When someone wants to tear apart my writing, they often bring up my presumed gender to do so. My presumed femaleness is never mentioned with respect. They say, “Stop being so easily offended, b*tch.” Femaleness is used to discredit me in a way that maleness is not. When I’m presumed male, my maleness never comes up at all. Because maleness is our societal default setting, it’s never mentioned.
In my work, I’m regularly asked, “What can I do? I know that injustice exists, but I feel so powerless. I want to help!” Many folks of privilege struggle to figure out how to act for justice. More often than not, those who are denied access, voice, privilege, and justice in dominant culture know exactly what they need to do. So to that point, my answer to their question is always the same: “Listen.”
The search for an identity and one’s own definition of what it means to be a man is an important part of maturity for young men. It’s not surprising that many men look to popular culture for what male behavior is supposed to be and how we’re supposed to display it. But male-oriented advertising too often uses hyper-masculine images to sell products. So let’s take a look at just what they’re selling.
Construction jobs allow for upward mobility, making it a desirable career choice for many. However, while sex discrimination is illegal, many construction sites have anti-women attitudes, making construction jobs less desirable and/or torturous for women. I know first hand because I was one female out of a total of about 10 women in a site with hundreds of men.
High heels, short skirts, and bold lipstick might look amazing on some women, but those things make me feel vulnerable. Like I’m seeking attention. And for whatever reason, the idea of strangers acknowledging me in a sexual way when I feel like it seems like that’s what I want makes me genuinely uncomfortable. I just happen to feel sexiest in a pair of jeans and a plaid shirt.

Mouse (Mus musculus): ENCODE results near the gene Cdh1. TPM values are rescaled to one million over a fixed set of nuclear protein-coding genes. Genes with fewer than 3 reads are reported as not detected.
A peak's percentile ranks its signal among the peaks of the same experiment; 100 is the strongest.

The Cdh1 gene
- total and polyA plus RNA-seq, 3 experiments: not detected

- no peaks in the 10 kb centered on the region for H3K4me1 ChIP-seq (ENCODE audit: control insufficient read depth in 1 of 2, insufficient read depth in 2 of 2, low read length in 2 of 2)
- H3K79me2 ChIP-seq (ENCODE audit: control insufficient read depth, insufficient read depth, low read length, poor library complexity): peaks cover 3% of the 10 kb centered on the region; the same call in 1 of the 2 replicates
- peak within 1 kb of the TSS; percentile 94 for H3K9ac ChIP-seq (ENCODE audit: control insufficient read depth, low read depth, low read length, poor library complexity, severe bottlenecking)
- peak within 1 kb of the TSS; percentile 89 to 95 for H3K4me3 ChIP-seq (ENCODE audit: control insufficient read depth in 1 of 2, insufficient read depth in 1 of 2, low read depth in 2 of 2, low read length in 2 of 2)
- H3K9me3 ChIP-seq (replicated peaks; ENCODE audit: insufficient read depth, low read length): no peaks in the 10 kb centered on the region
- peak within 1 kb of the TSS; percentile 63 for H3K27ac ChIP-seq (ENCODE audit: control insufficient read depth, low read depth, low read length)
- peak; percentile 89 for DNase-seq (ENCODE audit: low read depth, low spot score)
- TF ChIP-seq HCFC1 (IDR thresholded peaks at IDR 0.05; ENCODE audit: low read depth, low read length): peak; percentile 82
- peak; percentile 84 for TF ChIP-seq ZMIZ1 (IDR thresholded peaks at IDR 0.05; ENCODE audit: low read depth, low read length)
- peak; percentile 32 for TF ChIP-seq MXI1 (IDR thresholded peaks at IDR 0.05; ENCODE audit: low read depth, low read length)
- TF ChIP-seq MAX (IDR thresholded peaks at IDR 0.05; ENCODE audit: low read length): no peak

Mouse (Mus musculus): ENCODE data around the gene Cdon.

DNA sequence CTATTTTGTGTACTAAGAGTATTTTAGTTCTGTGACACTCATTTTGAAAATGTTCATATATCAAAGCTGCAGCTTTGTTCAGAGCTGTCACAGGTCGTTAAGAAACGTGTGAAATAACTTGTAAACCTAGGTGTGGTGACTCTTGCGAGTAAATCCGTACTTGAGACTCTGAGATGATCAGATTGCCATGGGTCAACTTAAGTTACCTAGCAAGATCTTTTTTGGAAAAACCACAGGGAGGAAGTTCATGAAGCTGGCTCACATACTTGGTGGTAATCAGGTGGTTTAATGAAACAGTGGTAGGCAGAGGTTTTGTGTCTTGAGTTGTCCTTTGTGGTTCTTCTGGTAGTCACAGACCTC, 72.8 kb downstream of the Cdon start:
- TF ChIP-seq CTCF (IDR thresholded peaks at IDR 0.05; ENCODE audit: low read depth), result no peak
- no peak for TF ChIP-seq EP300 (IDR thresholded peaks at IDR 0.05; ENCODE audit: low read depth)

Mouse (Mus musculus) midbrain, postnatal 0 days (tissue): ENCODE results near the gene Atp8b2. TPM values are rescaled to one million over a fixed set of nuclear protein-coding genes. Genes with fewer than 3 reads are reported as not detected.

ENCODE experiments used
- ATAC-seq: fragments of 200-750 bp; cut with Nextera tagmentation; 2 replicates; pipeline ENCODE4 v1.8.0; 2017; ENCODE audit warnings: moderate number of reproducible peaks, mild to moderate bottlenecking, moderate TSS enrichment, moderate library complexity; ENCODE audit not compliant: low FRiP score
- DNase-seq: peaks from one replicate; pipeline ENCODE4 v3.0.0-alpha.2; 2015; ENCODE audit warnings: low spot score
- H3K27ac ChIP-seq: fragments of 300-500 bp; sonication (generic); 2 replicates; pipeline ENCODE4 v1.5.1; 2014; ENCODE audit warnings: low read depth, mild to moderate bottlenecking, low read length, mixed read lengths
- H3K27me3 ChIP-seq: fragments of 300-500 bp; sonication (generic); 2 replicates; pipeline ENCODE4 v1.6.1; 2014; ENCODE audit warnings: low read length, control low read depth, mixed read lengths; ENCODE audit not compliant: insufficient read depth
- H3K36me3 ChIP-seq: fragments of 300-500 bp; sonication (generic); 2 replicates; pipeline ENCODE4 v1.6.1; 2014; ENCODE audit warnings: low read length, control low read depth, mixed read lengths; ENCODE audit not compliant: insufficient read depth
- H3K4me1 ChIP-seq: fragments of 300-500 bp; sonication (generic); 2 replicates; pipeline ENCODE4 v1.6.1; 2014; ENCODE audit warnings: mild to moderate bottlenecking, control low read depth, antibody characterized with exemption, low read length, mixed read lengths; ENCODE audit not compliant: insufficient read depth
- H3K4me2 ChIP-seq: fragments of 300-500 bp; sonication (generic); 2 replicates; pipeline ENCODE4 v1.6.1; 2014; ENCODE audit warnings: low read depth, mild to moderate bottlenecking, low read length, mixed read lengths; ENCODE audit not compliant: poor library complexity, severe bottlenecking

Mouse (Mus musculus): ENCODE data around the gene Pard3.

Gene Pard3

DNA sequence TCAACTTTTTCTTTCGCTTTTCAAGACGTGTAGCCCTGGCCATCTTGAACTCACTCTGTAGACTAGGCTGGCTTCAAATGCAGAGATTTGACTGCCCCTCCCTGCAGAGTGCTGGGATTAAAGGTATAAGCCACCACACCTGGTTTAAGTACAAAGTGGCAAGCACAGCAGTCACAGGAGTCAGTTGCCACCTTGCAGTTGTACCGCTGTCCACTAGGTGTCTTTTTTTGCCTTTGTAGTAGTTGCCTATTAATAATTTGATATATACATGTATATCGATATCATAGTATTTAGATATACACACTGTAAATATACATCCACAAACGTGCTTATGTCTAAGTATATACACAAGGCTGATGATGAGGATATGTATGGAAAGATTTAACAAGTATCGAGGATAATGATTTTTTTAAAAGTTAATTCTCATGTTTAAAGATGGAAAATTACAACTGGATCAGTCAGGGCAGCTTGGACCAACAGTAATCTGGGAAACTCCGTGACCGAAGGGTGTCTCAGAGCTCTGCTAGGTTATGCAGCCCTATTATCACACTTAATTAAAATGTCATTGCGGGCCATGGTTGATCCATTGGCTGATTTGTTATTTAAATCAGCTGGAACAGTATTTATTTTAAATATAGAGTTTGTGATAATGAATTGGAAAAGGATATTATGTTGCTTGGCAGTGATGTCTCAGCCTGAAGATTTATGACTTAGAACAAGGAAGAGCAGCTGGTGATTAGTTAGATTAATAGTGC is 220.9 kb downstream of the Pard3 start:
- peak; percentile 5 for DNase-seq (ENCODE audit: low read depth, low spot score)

I have gone from being a big, strong looking Black woman to being a young, lanky Black man. I have always carried with me both masculine and feminine energies, but I have often been forced to choose one over the other depending upon the space around me. The gender binary affects us all in detrimental ways. And while masculinity may seem to offer more room, it also has its limitations. We must make room for all genders to grow and move freely.
Our social movements have failed to reach a transformational level of change. In part, this is due to how we don’t address our own privilege or prioritize supporting and lifting up marginalized voices to the social change table. And until we do, our work will not achieve lasting structural changes – where those being impacted are leading the fight for their own communities, supported by allies.
I am a 28-year-old Latina feminist who lives with her formerly abusive dad. I can afford to move out but I don’t because I feel an obligation to look after my father. Everything I do is with the hope of making him proud, making him feel loved, and trying to repair whatever is broken inside of him that causes him to be abusive. I want to break so many chains and unlearn so many generations of abuse.
Some believe that since gay men do not want to be sexually intimate with women, our uninvited touching and groping is benign. In a culture that doesn’t see gay men as “men”, our sexist acts are instead read as “diva worship” or “celebrating women” even when they are acts of objectification, assault, and dehumanization. We must question these assumptions in ourselves and in our communities.
By the time I reached early adolescence, I wanted to be one of the boys. I prided myself, more than anything, on being nothing at all like a girl. When I look back, rather than being progressive, it was actually quite anti-feminist. It wasn’t as if I had liberated myself from caring what the boys thought of me. On the contrary, my entire life centered on proving myself and gaining their approval.